Good morning! A poem today. Earlier this week saw the 250th anniversary of the birth of William Wordsworth – a poet who has, for the past couple of centuries, often set the ideological terms of the writing of landscape and nature. I’ve been thinking about Wordsworth’s particular “Romantic” landscapes quite a lot in recent months, as I’ve also been reflecting on the ideological backdrop of contemporary nature writing – particularly where ideas of “wildness” are concerned. Over the past few years, there’s been a real trend for writers using words like “wild” and “wildness” in surprisingly lazy ways. For example, in an otherwise interesting book I recently read, the word “wild” is repeatedly used in reference to the kinds of Derbyshire landscapes which are defined by dry stone walls and sheep pasture – landscapes which are the opposite of wild, since they’ve been shaped for centuries by human habitation, human labour, human management. Contemporary ideas of “wildness” often don’t reflect the lived reality of rural landscapes – but are rather a particular kind of anthropocentric projection – a fantasy which seeks to put nature in a box as either an exotic other, or as an imaginary place of origin, to which the (often urban) visitor, wishes to return, or reclaim. But why should the imprecise use of words like “wild” and “wildness” bother me?

I feel that these words and their usage matters because – in much the same way that Wordsworth used imaginative language to disguise the human labour that had shaped the working landscape he describes in Tintern Abbey – contemporary nature writers are similarly now defining landscapes through a language which underplays the human. All too often, I think, contemporary ideas of “wildness” actively ignore the profound and very complex kinds of symbiosis that exist, and which have long existed, between humanity and the natural world. Talking about rural Scotland as a “wild” place, for example, has the effect of erasing the value and importance of the kinds of sustainable, practical stewardship of our natural environment routinely practiced by our crofting and farming communities. In short, I feel that contemporary ideas of “wildness” might disguise or erase the importance of the human in rural landscapes, in ways that are neither respectful towards the communities who live and work there, nor are particularly helpful in taking urgent debates about the environment further forward.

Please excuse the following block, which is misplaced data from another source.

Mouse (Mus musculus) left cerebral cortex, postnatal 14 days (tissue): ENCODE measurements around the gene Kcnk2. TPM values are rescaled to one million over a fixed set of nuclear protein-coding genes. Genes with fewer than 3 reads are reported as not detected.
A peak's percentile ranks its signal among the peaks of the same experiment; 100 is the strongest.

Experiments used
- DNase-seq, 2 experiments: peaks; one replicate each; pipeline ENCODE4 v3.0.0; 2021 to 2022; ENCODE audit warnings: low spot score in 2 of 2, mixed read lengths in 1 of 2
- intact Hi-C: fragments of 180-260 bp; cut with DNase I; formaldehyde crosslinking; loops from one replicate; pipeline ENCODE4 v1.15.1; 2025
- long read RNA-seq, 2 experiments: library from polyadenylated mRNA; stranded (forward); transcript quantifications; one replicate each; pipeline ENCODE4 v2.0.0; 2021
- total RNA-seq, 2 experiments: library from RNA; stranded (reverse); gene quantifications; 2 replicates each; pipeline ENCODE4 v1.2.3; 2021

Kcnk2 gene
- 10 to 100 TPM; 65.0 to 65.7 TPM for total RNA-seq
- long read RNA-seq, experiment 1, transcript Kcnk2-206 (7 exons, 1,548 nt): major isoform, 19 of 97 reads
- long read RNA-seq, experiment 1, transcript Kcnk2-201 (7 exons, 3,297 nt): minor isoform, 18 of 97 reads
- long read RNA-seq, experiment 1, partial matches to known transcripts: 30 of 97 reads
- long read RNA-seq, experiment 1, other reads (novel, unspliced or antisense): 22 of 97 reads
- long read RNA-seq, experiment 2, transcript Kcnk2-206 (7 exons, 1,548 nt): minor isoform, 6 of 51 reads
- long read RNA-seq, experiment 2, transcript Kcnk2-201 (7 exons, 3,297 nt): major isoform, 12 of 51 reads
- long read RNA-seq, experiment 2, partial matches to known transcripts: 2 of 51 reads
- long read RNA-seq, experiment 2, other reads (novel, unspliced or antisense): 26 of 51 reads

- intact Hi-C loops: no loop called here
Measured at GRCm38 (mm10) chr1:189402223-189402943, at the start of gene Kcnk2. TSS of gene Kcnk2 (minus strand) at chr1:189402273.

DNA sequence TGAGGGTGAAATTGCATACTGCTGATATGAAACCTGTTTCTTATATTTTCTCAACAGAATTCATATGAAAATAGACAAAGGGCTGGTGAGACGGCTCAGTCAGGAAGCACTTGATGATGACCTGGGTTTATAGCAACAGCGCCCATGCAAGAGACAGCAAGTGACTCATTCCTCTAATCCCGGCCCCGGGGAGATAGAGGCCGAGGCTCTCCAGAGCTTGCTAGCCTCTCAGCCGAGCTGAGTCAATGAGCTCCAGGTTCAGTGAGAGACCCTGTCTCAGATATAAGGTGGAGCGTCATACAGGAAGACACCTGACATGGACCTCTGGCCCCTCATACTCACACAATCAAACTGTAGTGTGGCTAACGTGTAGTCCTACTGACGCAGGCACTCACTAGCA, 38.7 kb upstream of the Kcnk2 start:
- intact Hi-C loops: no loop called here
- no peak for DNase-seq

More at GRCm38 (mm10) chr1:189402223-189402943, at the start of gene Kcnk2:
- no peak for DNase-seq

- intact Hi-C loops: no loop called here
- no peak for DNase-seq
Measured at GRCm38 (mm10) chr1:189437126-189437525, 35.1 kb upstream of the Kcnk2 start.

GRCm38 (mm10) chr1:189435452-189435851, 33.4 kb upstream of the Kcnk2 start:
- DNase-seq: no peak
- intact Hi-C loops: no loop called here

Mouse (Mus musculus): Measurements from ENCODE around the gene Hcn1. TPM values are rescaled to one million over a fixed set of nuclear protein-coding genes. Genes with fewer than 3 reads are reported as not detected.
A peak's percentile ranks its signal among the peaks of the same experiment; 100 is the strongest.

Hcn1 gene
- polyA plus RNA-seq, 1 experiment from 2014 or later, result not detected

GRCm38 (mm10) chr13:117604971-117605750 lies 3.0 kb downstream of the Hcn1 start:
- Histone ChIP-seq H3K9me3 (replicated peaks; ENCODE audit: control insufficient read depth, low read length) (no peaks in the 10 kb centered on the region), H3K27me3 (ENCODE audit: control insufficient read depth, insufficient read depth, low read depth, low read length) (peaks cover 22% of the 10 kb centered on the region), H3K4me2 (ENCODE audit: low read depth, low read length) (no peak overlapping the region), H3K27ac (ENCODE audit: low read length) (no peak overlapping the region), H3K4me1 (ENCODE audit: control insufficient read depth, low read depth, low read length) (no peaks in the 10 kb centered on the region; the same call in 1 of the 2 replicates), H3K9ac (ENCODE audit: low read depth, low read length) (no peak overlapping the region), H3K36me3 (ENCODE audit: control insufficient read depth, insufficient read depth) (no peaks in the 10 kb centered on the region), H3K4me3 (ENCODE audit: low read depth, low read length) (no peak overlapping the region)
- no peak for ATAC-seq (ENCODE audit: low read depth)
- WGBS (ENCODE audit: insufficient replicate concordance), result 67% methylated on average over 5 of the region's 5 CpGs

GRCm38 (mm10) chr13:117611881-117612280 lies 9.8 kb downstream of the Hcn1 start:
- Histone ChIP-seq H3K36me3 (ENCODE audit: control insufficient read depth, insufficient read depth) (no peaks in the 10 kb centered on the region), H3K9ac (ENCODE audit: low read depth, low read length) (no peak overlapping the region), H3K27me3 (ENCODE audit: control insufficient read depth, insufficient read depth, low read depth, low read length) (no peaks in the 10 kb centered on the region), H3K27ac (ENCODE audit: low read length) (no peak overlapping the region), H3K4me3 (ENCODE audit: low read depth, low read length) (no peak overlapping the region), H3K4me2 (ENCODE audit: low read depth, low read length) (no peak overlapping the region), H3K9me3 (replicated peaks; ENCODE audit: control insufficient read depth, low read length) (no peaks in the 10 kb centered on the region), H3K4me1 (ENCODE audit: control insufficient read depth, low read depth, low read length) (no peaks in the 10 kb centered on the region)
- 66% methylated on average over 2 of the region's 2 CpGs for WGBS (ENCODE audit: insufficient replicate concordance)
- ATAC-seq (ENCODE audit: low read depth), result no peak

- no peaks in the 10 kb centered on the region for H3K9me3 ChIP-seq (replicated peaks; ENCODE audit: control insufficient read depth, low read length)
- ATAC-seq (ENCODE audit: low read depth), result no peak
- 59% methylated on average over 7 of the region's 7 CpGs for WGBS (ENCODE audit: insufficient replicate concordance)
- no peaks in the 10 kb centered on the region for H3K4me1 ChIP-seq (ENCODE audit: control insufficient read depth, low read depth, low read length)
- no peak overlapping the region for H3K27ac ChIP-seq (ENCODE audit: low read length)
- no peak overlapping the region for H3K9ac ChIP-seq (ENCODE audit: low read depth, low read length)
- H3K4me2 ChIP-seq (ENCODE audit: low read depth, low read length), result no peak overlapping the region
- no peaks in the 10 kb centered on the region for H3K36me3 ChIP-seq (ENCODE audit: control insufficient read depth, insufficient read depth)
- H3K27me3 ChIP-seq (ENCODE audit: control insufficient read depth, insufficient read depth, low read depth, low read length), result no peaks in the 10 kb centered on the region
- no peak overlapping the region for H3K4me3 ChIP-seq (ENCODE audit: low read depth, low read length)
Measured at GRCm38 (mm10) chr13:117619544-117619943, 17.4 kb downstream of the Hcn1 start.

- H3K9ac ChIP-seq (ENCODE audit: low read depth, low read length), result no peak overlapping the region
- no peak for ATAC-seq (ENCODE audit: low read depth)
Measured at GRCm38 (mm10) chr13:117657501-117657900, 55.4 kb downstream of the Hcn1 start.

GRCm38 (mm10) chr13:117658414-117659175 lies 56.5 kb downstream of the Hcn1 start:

So here’s a poem I wrote about landscapes as made places. Spot the Wordsworth echo!


This landscape is not your looking glass, not
a place to find yourself
or see yourself reflected.

Yet many make the world their mirror
As if, like Milton’s Eve, the self might only signify
in recognition.

Eve, your garden is not feral but a
made place, never “sportive wood run wild.”
If you don’t see the hands that cut these
“hardly hedgerows” you aren’t seeing
in your craving
to be seen.

What you call wild
is in fact a space of no beginning
whose origin’s your yen for
the unmediated.

With our sheep or wolves
we set the terms of Eden.
Still, nature shrugs,
gets on with it.

Knowing this landscape
is made and remade
through placed stones, human bounds,
and bones
does not eliminate
its wonder,
value or

In seeing the raven, I’m
blest by
the grudge it grants
to my sight.

There is comfort
in its